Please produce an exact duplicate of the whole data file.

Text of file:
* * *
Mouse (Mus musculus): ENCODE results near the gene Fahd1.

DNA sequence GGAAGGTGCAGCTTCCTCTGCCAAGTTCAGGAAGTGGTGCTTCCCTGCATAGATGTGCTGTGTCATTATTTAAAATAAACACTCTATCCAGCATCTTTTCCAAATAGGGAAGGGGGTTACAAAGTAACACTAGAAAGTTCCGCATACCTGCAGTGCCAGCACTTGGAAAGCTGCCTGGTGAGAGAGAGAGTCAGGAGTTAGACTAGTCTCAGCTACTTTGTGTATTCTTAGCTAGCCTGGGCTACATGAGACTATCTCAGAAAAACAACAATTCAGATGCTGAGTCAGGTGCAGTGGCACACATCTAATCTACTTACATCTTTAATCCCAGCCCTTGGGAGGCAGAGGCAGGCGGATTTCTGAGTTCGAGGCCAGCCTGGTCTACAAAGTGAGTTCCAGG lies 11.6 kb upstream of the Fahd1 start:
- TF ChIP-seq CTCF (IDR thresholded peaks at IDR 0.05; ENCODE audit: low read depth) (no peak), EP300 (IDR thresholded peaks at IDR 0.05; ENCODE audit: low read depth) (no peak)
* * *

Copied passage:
Mouse (Mus musculus): ENCODE results near the gene Fahd1.

DNA sequence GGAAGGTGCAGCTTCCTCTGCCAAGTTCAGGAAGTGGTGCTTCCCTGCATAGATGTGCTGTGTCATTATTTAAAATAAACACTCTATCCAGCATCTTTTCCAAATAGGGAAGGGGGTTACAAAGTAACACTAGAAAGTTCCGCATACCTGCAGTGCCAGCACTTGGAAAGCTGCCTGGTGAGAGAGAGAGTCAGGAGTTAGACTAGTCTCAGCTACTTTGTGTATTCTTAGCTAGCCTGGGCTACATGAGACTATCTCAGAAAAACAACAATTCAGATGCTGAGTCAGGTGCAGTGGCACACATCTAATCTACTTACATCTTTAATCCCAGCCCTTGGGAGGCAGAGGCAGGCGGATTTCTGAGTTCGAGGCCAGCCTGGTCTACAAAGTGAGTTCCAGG lies 11.6 kb upstream of the Fahd1 start:
- TF ChIP-seq CTCF (IDR thresholded peaks at IDR 0.05; ENCODE audit: low read depth) (no peak), EP300 (IDR thresholded peaks at IDR 0.05; ENCODE audit: low read depth) (no peak)